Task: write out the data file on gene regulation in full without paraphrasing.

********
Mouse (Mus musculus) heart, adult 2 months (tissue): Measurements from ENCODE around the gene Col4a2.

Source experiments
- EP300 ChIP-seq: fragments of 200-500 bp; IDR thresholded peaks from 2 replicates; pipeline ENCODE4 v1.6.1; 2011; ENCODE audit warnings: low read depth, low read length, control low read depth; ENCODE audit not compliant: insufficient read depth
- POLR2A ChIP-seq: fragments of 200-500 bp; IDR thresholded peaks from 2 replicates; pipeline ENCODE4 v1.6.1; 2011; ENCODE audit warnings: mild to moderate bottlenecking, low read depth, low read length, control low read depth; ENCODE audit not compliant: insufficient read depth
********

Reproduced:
Mouse (Mus musculus) heart, adult 2 months (tissue): Measurements from ENCODE around the gene Col4a2.

Source experiments
- EP300 ChIP-seq: fragments of 200-500 bp; IDR thresholded peaks from 2 replicates; pipeline ENCODE4 v1.6.1; 2011; ENCODE audit warnings: low read depth, low read length, control low read depth; ENCODE audit not compliant: insufficient read depth
- POLR2A ChIP-seq: fragments of 200-500 bp; IDR thresholded peaks from 2 replicates; pipeline ENCODE4 v1.6.1; 2011; ENCODE audit warnings: mild to moderate bottlenecking, low read depth, low read length, control low read depth; ENCODE audit not compliant: insufficient read depth